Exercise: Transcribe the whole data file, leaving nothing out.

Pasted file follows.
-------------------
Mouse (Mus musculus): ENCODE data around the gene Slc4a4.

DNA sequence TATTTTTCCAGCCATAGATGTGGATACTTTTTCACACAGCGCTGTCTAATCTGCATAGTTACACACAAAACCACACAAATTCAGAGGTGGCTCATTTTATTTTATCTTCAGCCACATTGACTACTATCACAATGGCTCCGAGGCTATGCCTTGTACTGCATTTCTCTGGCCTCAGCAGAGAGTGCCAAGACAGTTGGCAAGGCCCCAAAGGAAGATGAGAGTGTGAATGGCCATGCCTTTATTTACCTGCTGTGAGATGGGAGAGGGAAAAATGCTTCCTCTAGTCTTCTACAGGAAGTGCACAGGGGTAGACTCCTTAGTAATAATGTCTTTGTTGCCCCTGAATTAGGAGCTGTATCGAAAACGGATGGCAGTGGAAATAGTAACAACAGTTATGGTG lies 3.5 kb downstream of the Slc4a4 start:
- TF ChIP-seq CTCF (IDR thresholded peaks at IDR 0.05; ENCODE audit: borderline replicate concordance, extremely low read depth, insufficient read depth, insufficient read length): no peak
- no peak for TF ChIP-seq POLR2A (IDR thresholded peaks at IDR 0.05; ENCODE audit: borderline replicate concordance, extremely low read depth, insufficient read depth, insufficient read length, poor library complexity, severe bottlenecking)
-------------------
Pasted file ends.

Mouse (Mus musculus): ENCODE data around the gene Slc4a4.

DNA sequence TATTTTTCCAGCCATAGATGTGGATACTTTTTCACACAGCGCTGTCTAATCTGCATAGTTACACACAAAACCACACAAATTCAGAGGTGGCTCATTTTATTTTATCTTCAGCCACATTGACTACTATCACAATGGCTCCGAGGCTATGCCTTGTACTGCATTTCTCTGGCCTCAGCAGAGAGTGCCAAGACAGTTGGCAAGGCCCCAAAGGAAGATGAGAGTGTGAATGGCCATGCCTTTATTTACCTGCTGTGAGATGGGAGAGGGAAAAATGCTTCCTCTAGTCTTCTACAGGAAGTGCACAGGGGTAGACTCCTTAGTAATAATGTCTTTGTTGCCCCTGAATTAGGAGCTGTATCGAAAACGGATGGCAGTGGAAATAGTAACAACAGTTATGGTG lies 3.5 kb downstream of the Slc4a4 start:
- TF ChIP-seq CTCF (IDR thresholded peaks at IDR 0.05; ENCODE audit: borderline replicate concordance, extremely low read depth, insufficient read depth, insufficient read length): no peak
- no peak for TF ChIP-seq POLR2A (IDR thresholded peaks at IDR 0.05; ENCODE audit: borderline replicate concordance, extremely low read depth, insufficient read depth, insufficient read length, poor library complexity, severe bottlenecking)